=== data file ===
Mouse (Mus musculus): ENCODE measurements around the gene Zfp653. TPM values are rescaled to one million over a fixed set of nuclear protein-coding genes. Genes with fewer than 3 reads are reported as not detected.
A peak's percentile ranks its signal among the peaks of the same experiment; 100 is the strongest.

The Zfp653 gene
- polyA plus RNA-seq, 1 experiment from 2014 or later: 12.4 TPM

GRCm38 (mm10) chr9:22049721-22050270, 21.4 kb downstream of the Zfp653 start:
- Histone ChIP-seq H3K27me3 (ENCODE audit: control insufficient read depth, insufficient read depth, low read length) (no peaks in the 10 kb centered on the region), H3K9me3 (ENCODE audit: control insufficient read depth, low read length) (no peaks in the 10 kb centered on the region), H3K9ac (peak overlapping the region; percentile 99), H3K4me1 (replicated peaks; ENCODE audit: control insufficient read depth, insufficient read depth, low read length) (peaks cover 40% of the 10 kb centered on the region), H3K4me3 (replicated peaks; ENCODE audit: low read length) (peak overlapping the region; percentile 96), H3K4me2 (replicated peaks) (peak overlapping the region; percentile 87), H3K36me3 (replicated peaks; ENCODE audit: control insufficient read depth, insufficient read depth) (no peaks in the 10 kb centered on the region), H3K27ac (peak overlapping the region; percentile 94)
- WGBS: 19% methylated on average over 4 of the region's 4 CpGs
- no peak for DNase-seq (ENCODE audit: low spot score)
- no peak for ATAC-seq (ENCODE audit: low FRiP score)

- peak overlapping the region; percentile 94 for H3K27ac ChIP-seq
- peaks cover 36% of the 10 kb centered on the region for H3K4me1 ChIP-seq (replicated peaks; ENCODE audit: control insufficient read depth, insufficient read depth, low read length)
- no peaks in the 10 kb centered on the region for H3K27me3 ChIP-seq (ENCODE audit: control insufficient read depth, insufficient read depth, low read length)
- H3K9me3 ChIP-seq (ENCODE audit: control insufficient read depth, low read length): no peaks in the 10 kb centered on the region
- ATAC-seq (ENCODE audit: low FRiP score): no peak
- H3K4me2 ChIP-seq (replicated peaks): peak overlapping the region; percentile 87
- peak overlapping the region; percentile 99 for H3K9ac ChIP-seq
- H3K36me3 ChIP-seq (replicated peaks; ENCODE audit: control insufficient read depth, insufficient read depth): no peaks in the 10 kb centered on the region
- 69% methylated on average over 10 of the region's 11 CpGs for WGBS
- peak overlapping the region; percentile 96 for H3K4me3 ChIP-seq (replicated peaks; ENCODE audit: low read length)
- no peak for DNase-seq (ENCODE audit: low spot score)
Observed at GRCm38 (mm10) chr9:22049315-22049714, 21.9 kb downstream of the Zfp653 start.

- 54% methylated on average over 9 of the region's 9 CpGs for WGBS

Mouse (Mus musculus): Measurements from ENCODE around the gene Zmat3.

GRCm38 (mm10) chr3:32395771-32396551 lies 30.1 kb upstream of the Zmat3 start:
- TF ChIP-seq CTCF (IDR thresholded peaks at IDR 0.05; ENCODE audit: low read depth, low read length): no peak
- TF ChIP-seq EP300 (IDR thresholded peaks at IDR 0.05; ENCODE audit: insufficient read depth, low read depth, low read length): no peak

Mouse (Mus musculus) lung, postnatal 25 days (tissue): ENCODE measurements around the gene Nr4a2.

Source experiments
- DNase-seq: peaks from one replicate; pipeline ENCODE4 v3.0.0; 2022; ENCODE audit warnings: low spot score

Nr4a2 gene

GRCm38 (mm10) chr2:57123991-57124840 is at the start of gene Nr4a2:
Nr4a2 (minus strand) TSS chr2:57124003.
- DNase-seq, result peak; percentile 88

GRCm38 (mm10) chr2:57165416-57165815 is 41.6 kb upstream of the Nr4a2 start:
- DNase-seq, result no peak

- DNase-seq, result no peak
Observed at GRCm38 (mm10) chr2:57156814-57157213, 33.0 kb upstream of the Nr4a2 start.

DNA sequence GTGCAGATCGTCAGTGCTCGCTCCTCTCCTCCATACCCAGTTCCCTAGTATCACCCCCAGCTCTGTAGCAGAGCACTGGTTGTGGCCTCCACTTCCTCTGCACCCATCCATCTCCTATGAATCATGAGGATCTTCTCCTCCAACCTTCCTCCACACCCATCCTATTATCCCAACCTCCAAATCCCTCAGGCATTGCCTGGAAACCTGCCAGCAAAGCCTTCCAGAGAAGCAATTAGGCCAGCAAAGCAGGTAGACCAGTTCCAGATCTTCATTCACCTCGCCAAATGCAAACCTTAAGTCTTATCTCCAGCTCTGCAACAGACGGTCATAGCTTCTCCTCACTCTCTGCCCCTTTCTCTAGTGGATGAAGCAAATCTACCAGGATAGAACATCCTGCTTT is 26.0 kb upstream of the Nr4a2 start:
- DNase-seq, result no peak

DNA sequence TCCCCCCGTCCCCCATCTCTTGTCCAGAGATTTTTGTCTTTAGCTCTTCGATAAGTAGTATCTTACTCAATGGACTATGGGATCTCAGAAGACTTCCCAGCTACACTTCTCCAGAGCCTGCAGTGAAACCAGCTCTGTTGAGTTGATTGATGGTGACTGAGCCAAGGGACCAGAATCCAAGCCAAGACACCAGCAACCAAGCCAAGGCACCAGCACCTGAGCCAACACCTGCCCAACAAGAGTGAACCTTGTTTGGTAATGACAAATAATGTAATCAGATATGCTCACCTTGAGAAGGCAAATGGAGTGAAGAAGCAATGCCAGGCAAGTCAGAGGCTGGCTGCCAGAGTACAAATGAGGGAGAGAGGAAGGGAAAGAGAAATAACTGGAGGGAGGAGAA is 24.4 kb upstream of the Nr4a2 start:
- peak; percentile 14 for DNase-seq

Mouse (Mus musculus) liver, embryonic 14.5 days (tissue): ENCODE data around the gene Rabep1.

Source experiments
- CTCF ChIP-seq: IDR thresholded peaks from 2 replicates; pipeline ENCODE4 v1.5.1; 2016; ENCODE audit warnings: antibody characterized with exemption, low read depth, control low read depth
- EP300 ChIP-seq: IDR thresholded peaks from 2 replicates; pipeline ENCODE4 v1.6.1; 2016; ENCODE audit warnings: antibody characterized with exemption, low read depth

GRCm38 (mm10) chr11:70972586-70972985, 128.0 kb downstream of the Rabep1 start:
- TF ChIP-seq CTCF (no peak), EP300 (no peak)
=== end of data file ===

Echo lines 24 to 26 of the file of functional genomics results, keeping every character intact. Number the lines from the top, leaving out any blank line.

GRCm38 (mm10) chr3:32395771-32396551 lies 30.1 kb upstream of the Zmat3 start:
- TF ChIP-seq CTCF (IDR thresholded peaks at IDR 0.05; ENCODE audit: low read depth, low read length): no peak
- TF ChIP-seq EP300 (IDR thresholded peaks at IDR 0.05; ENCODE audit: insufficient read depth, low read depth, low read length): no peak